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Identified almost 200 genes that have evolved more rapidly in humans than in other primates

The aim is to look for the molecular bases of what makes us humans

A study carried out by researchers from the Research programme on Biomedical Informatics (GRIB) at IMIM (Hospital del Mar Medical Research Institute) and the UPF has used new human genetic data to learn more about mutations that may have conferred a selective advantage to humans over the past 5 million years of evolution. This provides researchers with a new vision on human evolution.

The availability of the genetic variants in a large number of people, through initiatives such as the Project 1000 Genomes, is useful not only to understand the genetic basis of diseases, but also to carry out research on the human evolution. According to Mar Albà, an ICREA professor and the coordinator of the IMIM research group on Evolutionary Genomics “This variation provides us with a measure on the proportion of the amino acid changes seen typically in a protein while it maintains its function. Once we have this value, we can then count the differences with the ancestral protein in humans and chimpanzees and if we find there have been more changes than expected, this is because the function of the protein may have changed during human evolution”.

If a mutation or a change increases the chances of survival in the person carrying it, this mutation will tend to become prevalent in the population. The new protein will have changed its function compared to the ancestral protein. These are the kind of changes that we are interested in identifying to understand how humans have adapted to the environment” says Magdalena Gayà, a former researcher in the team led by Dr. Albà, and currently a researcher at the Biotechnology and Biomedicine Institute (IBB) at the Universitat Autònoma de Barcelona (UAB). The use of sequences that code the proteins of humans, chimpanzees, macaques and mice has allowed researchers to identify around 200 genes that would have accumulated adaptive changes in humans. The list includes several genes that code neuronal proteins.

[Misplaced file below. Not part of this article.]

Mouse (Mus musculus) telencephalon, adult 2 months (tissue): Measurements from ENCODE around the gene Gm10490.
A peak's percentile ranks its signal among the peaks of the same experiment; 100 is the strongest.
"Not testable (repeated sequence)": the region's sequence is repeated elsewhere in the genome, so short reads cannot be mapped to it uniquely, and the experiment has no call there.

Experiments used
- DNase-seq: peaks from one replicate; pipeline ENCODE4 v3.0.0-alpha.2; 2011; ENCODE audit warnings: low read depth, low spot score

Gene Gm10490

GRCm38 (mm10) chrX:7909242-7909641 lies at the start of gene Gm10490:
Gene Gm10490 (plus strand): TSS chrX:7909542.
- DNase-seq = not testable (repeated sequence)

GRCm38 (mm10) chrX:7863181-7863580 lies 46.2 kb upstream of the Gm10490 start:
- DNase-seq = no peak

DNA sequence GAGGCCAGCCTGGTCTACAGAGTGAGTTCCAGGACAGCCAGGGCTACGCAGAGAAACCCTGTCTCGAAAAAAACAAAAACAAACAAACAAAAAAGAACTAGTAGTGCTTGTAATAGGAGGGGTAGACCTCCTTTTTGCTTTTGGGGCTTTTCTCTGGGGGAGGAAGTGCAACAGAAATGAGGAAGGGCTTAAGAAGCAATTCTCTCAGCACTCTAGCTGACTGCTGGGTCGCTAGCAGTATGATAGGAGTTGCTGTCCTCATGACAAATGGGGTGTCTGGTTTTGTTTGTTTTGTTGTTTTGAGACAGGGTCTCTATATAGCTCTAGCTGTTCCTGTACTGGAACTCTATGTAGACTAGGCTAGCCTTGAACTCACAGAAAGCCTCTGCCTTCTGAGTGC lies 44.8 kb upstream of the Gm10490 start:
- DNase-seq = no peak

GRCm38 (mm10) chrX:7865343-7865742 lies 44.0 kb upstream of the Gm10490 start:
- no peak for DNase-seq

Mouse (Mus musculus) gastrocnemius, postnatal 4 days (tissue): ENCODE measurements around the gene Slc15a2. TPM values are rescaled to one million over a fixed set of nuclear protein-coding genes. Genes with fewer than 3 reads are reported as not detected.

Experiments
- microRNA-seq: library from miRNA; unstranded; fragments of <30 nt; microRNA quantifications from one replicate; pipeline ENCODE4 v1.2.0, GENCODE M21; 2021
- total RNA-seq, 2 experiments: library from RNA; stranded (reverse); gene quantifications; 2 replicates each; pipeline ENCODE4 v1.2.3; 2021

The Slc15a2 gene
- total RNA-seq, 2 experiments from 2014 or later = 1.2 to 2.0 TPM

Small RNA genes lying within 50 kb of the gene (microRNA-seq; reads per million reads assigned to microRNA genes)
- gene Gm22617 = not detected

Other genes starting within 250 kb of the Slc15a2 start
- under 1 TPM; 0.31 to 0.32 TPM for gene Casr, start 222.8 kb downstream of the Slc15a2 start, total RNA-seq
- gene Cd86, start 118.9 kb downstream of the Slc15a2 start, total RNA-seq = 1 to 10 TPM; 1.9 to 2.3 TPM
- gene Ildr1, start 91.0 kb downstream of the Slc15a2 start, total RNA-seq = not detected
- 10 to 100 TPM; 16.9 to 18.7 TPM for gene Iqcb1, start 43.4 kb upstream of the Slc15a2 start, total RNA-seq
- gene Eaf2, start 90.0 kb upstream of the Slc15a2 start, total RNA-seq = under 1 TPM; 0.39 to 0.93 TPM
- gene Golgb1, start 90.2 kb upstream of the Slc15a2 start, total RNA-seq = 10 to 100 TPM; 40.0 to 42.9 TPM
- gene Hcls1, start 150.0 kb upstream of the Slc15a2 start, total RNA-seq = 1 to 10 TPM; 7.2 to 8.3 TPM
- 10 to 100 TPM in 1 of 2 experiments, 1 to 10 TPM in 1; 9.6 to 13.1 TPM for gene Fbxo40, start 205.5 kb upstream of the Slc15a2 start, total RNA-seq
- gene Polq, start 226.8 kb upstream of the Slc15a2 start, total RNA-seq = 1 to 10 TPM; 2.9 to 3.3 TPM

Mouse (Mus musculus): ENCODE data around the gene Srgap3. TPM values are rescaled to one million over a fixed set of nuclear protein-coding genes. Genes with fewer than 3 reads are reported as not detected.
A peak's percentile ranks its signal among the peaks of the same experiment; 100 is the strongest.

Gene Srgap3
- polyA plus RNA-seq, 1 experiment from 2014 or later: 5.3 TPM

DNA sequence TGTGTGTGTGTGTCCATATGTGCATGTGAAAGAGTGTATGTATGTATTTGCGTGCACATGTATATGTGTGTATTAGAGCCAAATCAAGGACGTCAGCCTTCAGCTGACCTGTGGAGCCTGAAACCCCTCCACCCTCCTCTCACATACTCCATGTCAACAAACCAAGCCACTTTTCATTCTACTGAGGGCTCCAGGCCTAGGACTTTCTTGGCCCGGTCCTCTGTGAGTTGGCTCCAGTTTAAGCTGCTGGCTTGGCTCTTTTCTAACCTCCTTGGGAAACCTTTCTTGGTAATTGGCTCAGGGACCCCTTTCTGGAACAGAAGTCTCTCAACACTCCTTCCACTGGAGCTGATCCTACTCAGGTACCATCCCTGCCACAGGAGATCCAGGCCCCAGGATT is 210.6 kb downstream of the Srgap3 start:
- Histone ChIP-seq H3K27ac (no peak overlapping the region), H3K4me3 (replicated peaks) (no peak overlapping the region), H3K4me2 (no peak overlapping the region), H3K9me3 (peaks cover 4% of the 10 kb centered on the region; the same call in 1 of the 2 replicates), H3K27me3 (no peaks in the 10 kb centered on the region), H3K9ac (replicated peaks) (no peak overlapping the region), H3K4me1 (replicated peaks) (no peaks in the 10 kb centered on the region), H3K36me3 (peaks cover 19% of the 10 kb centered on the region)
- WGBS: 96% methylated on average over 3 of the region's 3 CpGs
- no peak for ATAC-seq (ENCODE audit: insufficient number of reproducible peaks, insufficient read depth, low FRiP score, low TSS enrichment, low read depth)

The authors of this study have proven that genetic variation data are useful to carry out research on the remote past of mankind. It will now be interesting to see if other human species, such as the Neanderthal, carried the same version of the protein as modern humans.

Article of reference:

Gayà-Vidal M & Albà MM (2014). Uncovering adaptive evolution in the human lineage. BMC Genomics 15:599. http://www.biomedcentral.com/1471-2164/15/599.

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